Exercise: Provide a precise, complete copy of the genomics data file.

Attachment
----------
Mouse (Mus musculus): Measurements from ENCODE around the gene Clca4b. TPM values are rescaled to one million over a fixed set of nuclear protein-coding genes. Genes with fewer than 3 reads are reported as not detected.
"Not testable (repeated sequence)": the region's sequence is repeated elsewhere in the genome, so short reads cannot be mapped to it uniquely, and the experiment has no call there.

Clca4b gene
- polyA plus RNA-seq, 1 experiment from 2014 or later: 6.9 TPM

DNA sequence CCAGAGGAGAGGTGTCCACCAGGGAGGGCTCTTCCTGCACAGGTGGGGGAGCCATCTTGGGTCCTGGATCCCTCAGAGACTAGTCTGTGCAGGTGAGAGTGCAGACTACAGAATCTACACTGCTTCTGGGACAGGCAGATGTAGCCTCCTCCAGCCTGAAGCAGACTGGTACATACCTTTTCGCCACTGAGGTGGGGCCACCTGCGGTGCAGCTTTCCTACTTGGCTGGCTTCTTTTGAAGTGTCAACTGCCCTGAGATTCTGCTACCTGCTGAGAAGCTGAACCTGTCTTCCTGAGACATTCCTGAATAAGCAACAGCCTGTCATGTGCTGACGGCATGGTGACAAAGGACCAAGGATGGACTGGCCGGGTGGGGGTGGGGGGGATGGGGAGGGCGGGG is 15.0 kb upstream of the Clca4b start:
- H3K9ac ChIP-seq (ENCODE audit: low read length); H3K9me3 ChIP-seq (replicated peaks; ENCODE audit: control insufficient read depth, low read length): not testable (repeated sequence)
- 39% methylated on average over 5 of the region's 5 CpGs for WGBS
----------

Mouse (Mus musculus): Measurements from ENCODE around the gene Clca4b. TPM values are rescaled to one million over a fixed set of nuclear protein-coding genes. Genes with fewer than 3 reads are reported as not detected.
"Not testable (repeated sequence)": the region's sequence is repeated elsewhere in the genome, so short reads cannot be mapped to it uniquely, and the experiment has no call there.

Clca4b gene
- polyA plus RNA-seq, 1 experiment from 2014 or later: 6.9 TPM

DNA sequence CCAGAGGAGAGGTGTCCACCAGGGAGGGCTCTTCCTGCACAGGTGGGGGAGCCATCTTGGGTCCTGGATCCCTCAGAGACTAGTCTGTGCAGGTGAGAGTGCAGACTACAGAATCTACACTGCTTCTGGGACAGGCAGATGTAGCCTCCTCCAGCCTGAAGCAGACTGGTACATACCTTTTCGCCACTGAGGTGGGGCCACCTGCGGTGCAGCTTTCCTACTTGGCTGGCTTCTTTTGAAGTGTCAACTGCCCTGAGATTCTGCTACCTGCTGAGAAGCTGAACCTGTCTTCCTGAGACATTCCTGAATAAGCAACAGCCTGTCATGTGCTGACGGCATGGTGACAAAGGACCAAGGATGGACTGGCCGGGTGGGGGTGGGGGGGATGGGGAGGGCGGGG is 15.0 kb upstream of the Clca4b start:
- H3K9ac ChIP-seq (ENCODE audit: low read length); H3K9me3 ChIP-seq (replicated peaks; ENCODE audit: control insufficient read depth, low read length): not testable (repeated sequence)
- 39% methylated on average over 5 of the region's 5 CpGs for WGBS